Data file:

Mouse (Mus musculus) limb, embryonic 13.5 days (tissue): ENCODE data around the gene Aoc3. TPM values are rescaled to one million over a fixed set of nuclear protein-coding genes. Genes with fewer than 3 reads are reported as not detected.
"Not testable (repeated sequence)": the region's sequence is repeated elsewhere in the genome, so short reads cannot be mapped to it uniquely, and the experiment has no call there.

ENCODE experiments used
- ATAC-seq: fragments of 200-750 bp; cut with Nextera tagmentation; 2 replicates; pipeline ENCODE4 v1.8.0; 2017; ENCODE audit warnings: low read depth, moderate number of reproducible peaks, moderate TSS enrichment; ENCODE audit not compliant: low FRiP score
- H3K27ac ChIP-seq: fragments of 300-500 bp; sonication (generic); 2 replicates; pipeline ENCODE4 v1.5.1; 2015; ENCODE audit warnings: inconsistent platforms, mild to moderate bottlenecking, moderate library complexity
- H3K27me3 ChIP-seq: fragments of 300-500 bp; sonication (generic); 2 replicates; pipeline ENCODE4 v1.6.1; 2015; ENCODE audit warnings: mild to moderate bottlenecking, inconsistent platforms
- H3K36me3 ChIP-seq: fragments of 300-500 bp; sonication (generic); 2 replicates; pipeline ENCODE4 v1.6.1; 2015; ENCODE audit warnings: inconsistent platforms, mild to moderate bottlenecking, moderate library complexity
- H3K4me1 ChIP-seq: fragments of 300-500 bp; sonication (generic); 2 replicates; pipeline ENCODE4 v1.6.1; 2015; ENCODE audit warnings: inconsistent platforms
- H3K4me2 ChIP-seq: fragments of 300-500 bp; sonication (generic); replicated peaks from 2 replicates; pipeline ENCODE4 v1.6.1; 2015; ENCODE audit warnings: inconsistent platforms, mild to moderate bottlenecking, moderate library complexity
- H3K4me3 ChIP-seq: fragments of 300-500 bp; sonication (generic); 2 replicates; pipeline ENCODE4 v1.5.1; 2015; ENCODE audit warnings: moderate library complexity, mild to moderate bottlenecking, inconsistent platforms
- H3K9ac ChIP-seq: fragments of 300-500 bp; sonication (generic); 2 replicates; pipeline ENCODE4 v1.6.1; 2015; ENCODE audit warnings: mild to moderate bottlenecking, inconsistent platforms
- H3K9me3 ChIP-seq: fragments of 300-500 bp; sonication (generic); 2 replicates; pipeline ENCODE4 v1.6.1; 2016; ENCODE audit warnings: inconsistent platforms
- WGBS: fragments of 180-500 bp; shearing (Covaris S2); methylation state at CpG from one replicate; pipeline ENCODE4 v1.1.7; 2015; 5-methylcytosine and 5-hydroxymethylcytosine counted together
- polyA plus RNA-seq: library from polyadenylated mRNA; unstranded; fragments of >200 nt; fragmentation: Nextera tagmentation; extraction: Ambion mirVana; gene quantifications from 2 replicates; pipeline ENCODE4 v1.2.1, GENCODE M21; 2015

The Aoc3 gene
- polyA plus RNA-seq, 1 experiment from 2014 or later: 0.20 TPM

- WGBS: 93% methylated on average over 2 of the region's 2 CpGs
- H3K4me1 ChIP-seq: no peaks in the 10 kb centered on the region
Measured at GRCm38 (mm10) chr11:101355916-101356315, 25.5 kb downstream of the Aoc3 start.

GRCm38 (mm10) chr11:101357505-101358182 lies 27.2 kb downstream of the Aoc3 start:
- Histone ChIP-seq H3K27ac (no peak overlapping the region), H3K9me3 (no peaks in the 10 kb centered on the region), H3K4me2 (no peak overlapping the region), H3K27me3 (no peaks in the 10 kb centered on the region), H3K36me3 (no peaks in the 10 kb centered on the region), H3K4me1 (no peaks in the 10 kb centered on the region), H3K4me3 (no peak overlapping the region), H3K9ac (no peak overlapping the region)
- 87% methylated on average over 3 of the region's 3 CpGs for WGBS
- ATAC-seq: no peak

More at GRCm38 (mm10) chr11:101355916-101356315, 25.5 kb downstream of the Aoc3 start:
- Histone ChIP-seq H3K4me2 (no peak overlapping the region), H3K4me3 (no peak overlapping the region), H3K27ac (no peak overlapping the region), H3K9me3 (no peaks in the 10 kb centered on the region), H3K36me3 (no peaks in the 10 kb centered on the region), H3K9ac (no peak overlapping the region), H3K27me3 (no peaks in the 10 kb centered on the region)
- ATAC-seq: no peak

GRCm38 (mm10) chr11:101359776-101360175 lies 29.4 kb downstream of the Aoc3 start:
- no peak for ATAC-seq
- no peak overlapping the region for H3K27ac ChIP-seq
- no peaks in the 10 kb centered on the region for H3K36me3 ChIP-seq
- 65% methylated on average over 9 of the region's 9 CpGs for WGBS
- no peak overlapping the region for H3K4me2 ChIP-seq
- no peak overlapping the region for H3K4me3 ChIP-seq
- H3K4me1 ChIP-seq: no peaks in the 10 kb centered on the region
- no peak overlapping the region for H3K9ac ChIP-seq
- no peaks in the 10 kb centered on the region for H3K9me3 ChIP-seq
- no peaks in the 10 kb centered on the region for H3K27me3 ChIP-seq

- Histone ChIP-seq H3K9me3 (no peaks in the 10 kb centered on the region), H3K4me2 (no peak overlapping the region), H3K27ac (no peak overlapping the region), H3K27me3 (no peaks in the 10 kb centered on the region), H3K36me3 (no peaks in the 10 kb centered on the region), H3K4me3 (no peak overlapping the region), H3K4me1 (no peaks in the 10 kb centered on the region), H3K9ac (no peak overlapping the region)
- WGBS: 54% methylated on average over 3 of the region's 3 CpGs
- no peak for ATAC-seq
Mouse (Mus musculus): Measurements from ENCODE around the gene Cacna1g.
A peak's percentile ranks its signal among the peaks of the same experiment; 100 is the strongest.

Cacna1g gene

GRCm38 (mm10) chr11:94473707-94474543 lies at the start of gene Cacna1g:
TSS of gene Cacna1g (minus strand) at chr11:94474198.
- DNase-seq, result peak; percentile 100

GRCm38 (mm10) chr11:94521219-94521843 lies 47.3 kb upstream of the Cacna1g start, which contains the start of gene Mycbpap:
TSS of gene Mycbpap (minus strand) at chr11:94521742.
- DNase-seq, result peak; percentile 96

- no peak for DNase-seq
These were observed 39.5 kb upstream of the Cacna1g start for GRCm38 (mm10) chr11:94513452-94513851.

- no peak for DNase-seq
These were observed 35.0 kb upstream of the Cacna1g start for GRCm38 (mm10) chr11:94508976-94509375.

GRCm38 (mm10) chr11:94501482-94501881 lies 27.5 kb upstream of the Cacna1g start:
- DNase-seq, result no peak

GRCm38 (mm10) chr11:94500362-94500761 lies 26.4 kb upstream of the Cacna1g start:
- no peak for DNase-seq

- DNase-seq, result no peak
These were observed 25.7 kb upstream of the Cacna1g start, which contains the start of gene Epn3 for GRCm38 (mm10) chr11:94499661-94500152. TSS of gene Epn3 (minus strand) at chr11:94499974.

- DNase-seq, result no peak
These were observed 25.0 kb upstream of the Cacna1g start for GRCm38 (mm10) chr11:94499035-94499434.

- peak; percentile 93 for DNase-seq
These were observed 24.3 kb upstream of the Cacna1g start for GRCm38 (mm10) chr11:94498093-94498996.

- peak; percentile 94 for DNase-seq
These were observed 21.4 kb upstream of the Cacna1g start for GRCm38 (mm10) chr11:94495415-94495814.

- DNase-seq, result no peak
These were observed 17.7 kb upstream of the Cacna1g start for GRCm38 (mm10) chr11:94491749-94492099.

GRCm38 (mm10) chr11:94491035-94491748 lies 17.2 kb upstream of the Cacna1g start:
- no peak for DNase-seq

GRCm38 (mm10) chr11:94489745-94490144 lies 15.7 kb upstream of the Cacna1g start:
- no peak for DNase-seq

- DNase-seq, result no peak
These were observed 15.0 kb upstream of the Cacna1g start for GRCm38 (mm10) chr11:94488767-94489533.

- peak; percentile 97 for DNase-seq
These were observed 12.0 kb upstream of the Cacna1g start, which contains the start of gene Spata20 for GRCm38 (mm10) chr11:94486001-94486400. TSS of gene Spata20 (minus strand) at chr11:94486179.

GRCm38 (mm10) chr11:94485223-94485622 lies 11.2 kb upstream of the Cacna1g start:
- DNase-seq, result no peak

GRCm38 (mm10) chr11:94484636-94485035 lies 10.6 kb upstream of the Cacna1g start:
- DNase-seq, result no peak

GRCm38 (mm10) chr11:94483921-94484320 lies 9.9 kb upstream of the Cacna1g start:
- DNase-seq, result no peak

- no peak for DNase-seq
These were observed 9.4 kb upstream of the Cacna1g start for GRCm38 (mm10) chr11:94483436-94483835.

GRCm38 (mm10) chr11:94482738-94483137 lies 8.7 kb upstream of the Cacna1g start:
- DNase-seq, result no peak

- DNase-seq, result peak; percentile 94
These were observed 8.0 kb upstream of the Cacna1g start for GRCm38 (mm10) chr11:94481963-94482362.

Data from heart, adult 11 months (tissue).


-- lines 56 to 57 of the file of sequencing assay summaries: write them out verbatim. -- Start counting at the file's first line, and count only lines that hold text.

GRCm38 (mm10) chr11:94500362-94500761 lies 26.4 kb upstream of the Cacna1g start:
- no peak for DNase-seq